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Toyota Motor Manufacturing, U.S.A., Inc

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Autor:   •  July 18, 2011  •  1,214 Words (5 Pages)  •  1,250 Views

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Problem Identification

Doug Friesen, Toyota Motor Manufacturing, U.S.A. (TMM)’s manager of assembly, has an urgent issue on hand. His focus on current production and on manufacturing the needed quota for suppliers has led to deviation from Toyota Production System (TPS)’s core competency of lean manufacturing. Because Friesen holds an important position as manager of assembly, this deviation has trickled down to his employees and possibly even their suppliers. He must now work to quickly resolve the issues “The Toyota Way” before the very culture that gives TMM their competitive advantage is compromised.


Friesen’s decision to make an exception to the rule of stopping the production line when 8 cars were in the clinic was made based on an emphasis to achieve immediate goals needed to meet customer demands. Had TPS principles been followed, a “Code 1” would have stopped the line while countermeasures were discussed. Fraizen’s decision was contrary to TMM’s jidoka principle requiring any production problems to be visible and corrected immediately.

The principle of jidoka is implemented via human capital. This is apparent in TMM’s culture of problem solving and focus on the philosophy of TPS (emphasizing long-term decisions and de-emphasizing short-term consequences). Leaders who live out this philosophy of problem solving are key to its success. Without the commitment of top management and leadership to total quality management practices such as jidoka, they will fail.

This is already beginning to happen at TMM. The assembly line workers are not viewing the defective seats as a problem. Thus, they are not asking, “why?” and are not motivated to determine the true cause of the problem or to fix it. Moving the cars to the overflow lot has eliminated the involvement and teamwork of the assembly line. Furthermore, time has been allowed to pass, compounding the problem. The cause of the problem is still undetected.

Although the time taken to get the replacement seats seemed like a good reason not to shut down the production line, they are now paying the price. Because the problem was not corrected on the spot, more andon cords were pulled, which slowed production. TMM’s run ratio was down to 85% from 95%, due to these increased stoppages. Additionally, an inventory of cars piling up in the overflow lot is creating scrap and rework costs and unnecessary waste (waiting, unnecessary transport, unnecessary movement, defects, unused employee creativity) вЂ" contrary to the lean TPS way.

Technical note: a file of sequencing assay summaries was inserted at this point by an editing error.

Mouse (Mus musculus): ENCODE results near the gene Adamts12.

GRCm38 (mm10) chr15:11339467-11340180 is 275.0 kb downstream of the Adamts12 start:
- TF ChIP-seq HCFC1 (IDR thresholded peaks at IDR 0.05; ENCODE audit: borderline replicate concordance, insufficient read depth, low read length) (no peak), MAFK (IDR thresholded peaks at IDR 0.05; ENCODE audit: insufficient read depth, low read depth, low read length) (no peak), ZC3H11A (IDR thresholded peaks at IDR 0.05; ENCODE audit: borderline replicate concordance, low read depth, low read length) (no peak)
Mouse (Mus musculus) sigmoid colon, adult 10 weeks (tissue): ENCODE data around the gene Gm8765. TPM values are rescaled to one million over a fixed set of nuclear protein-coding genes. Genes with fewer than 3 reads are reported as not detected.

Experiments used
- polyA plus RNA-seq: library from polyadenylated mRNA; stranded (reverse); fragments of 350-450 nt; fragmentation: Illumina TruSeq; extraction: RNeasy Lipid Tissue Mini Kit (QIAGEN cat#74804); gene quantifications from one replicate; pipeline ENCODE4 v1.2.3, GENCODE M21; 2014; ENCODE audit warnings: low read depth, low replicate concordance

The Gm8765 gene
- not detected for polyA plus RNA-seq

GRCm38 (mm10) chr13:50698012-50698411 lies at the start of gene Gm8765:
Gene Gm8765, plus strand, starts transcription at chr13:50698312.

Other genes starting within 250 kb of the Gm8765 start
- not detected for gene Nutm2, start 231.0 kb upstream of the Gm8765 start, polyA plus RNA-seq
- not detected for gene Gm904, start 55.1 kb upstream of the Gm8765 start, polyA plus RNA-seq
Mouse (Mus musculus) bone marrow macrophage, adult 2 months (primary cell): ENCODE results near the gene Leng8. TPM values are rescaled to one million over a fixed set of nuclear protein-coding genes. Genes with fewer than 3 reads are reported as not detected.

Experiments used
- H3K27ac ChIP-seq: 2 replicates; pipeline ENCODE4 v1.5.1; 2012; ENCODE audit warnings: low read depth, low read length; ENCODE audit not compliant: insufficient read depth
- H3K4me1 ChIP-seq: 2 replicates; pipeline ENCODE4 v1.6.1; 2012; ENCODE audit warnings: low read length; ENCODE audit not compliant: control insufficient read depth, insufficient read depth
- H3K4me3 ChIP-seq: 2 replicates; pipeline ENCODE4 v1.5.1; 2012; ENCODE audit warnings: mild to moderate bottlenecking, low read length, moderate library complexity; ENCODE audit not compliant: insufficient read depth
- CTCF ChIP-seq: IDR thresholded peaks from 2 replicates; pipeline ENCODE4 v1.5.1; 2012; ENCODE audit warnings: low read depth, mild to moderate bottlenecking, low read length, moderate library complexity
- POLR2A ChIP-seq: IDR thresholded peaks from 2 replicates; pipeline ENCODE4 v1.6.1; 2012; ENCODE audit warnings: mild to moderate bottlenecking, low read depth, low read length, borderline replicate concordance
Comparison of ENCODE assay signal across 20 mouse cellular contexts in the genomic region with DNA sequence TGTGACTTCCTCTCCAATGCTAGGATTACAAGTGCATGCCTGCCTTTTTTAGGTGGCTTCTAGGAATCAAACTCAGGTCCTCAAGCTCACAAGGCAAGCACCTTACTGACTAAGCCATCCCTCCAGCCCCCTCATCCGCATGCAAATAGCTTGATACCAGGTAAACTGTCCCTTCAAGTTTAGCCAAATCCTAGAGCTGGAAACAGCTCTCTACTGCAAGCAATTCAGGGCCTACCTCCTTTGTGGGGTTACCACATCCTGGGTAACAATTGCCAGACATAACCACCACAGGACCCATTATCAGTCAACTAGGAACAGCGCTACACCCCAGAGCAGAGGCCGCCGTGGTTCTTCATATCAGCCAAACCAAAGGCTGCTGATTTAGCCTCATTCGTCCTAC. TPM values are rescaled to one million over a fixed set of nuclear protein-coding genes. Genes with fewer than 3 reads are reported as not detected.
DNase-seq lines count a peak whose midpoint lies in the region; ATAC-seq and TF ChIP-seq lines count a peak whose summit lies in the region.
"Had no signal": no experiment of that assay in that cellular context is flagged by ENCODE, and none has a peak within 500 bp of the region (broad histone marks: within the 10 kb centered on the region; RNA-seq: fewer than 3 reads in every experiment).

Friezen must fix this problem immediately in order to avoid losing market share. The competition in the automotive industry is intense, and TMM must fight for its market share. As assembly manager, Friezen needs to figure out how to address these issues as quickly as possible and minimize the impact on TMM’s long-term operations.

Friezen could try to improve the flow of the defective cars from the assembly line to the clinic, and then on to the final customer. This would avoid having to stop the line and lose valuable production time. Another advantage of addressing this problem off the assembly line is that applying kaizen, or continuous improvement in the clinic will help to shorten the amount of time cars spend there when future problems are detected.

However, the main disadvantage of this approach is a large one: it goes against TPS’ key principals of problem solving, people and partners, processes and philosophy. This decision would go against the key concept of basing decisions on long-term philosophy, even at the expense of short-term financial goals. The flow would also be compromised due to the large number of vehicles still going into the clinic and overflow parking areas, the problems would not be visibly solved on the line, and the teams would not be involved in the problem solving. Also, inventory, bottlenecks, and scrap and rework costs would need to be addressed.

Friezen could also opt to fix the problem on the assembly line. The assembly line workers are the closest to the problem, and would have the best information as to figure out the root cause of the problem. The problems arising from the defective seats would be visible. Additional advantages of this option include a reduction in inventory in the clinic and overflow lot, the flow of the production process would be maintained, the problems would be fixed immediately, and above all, the TPS philosophy would not be compromised.

However, this option means delays on the assembly line. Stopping the assembly line will set back production even further. Overtime was already required to catch up, and shutting down the line would likely mean that TMM would get too far behind to catch up without some negative effects on their customers. Hurting customer relationships could have an adverse affect on demand and TMM’s ability to generate profits.


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